Per (22:50):

Yeah, exactly. And the, you know, the key to asking better questions is to listen, right?

Mike (22:56):

And it’s so common, you know, it’s so common when you get people who, I mean, I remember specifically there was a interview that I did with a potential staff member and he kept interrupting me whenever I was speaking. And every time he did it, I kept thinking about how would he interact with one of my clients? And ultimately we didn’t hire him because of that.

Per (23:14):

Yeah. It’s for me also, it’s frustrating if I have, let’s say that I have a business partner who is not very good at listening. So he’s always busy coming with a new arguments or whatever. And I can say if you could just lean back, listen a bit more and ask a couple of follow-up questions, this wouldn’t even be an argument. And so listening more, that that’s a skill that leaders need to develop for sure.

Mike (23:43):

So it’s interesting that you’re talking about in terms of becoming better at feedback, you actually have to sit back and listen, before you give that feedback.

Per (23:50):

Yeah. Listen and observe, right? Because another mistake is that you are often a bit too vague or unspecific in your feedback because either you feel a bit uncomfortable, so you tend to not cut to the chase or, you know, just, tell it like it is. So you get a bit vague and unspecific, and then the feedback is really hard to process for the person you’re talking to.

Mike (24:16):

You mentioned, sorry, go ahead. Pardon me.

Per (24:19):

Also, I think that most leaders are not really leading the way in also asking for and inviting feedback because I think that is where it starts.

Mike (24:31):

I like it. And one of the things that you mentioned is practice. So we’re going to try, we’re just going to do a little bit practice role playing here for just a second. And we’re going to practice because again, a lot of people are very nervous about doing this kind of thing. The way to get better at anything is to practice when there’s no pressure on and then use it when the pressure is on. So if you’re nervous about talking to a staff member, maybe role play with, you know, your spouse or a partner or something like that. And then you’ll be more prepared for some of the things that come up. So are you ready to do a little bit of role play with me?

Per (25:00):

Do my best.

Mike (25:01):

  1. OK. So here we go. I’m a coach at your gym and I teach the squat my way. It’s confusing your clients because all the other coaches teach it another way, the way that everyone in the gym has basically agreed that we’re going to teach the squat. I’m also not really good at accepting feedback, and I tend to get defensive. So please give me some feedback as an experienced gym owner and tell me how I should improve and change so that everyone in improves.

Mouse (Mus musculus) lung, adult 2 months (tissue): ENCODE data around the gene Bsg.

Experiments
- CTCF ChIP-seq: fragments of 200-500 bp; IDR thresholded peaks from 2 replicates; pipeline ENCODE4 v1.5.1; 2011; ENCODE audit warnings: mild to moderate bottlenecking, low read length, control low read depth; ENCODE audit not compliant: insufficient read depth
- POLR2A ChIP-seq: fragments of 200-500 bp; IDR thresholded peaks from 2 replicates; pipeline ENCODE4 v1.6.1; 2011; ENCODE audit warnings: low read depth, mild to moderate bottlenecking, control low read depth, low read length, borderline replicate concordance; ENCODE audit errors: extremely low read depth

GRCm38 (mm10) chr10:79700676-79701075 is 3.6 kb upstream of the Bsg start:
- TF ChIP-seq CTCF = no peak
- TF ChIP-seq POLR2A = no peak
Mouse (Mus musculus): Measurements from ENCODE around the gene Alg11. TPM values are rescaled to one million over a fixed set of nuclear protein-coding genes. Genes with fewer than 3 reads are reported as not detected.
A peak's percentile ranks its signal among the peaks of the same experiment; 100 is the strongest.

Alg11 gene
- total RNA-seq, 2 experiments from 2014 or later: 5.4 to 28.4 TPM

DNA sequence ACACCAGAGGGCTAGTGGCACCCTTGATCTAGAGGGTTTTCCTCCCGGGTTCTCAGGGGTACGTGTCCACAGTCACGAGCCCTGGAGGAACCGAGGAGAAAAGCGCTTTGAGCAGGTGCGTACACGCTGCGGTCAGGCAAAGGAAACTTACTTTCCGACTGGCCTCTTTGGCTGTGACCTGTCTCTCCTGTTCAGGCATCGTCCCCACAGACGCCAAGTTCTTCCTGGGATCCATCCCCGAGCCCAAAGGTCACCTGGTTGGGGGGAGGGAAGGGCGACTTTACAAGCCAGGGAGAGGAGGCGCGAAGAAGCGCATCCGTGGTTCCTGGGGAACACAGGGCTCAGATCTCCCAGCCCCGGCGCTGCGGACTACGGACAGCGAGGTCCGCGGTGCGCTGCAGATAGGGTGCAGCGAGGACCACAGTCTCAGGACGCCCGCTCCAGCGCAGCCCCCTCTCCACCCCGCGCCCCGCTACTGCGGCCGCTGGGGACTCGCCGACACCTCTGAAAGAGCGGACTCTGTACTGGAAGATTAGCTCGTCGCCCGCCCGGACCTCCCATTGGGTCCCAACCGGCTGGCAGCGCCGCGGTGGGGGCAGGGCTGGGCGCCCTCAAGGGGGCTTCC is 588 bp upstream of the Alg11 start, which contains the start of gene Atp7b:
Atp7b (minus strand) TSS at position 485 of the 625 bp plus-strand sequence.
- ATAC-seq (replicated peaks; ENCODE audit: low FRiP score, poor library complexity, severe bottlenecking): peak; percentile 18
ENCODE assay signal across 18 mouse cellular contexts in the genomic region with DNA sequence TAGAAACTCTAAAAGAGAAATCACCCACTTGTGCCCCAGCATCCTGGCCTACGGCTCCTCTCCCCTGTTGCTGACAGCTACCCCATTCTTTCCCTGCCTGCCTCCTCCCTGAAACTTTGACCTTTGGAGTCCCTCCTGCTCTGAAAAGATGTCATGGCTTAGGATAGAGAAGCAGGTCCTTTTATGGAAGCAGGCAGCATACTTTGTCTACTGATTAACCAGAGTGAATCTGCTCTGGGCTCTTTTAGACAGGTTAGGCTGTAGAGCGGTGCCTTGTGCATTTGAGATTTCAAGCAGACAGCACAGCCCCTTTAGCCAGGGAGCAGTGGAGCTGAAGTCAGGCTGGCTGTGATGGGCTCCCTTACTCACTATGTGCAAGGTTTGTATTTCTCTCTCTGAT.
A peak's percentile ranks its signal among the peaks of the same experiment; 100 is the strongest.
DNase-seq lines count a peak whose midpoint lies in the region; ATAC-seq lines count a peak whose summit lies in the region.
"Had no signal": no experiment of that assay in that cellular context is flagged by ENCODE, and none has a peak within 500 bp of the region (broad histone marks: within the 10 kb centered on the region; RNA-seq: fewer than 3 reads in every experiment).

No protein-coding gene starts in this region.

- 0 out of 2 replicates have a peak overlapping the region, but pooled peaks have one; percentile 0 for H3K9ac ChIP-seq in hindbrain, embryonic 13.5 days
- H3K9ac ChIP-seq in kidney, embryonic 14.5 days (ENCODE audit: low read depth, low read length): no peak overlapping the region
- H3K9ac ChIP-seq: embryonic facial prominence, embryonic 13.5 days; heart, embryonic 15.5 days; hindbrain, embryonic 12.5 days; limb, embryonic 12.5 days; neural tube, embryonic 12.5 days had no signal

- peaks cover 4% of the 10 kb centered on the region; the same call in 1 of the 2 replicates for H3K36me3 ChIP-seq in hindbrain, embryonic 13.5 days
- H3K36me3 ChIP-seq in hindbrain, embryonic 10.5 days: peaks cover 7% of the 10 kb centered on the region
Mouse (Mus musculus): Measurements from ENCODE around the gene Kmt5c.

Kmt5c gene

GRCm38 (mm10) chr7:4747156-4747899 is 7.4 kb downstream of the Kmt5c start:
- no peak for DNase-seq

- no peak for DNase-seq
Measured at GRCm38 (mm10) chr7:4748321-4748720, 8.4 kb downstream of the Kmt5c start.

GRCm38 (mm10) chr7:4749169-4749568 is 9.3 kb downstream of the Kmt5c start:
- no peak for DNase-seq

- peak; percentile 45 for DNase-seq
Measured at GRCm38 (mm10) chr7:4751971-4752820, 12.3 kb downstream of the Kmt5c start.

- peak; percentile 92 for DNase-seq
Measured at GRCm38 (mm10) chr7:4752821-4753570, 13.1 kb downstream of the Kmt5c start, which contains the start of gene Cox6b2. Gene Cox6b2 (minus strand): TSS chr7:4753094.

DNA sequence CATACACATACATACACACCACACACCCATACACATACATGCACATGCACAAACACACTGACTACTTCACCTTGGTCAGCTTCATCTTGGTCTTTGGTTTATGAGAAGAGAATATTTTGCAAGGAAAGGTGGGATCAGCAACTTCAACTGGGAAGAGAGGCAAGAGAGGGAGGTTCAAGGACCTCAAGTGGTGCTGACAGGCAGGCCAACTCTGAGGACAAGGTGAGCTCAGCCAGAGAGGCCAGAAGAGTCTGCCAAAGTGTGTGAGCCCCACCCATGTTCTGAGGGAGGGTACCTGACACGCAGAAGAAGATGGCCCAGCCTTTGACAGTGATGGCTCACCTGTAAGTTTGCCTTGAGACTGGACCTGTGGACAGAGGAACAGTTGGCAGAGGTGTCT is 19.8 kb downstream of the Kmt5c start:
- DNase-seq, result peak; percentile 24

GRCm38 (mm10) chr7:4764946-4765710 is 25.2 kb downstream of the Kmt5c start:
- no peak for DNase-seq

Per (25:31):

So I would step up to you after class. OK. Mike, can you please, can I borrow you for a few minutes?

Mike (25:40):

Why? What do you need?

Per (25:42):

I would like to give you some feedback on your coaching, if that’s OK with you,

Mike (25:47):

What am I doing wrong this time?

Per (25:50):

Not necessarily something that you’re doing wrong, but I do have some questions or I did observe you coaching the squat. And you have a unique way of coaching it.

Mike (26:05):

Yeah, it’s my way. And it’s really good.

Per (26:09):

You had some interesting key words and stuff like that. The problem is that I experienced, I feel that when you coach a movement your way, I, as an owner and head coach, I get a bit worried and frustrated because we, you know, we do have some points of performance for movements in our gym and how to coach them. Right.

Mike (26:31):

But I think mine are better. I mean, I think mine are a real improvement on what you’ve got.

Per (26:35):

  1. Perhaps that could be part of another conversation with the rest of the team. But I do want you to you before, you know, before we have that discussion with the team, I would like you to just read up on the points of performance that we have and start using them in your coaching. And the reason is we need to take away confusion from our members, and it’s going to strengthen the members’ trust in our team. And I think that it will also help other coaches in knowing that we are all working together. Perhaps, you know, if your cues are excellent, we should try them in our staff and then perhaps agree on them. How does that feel for you?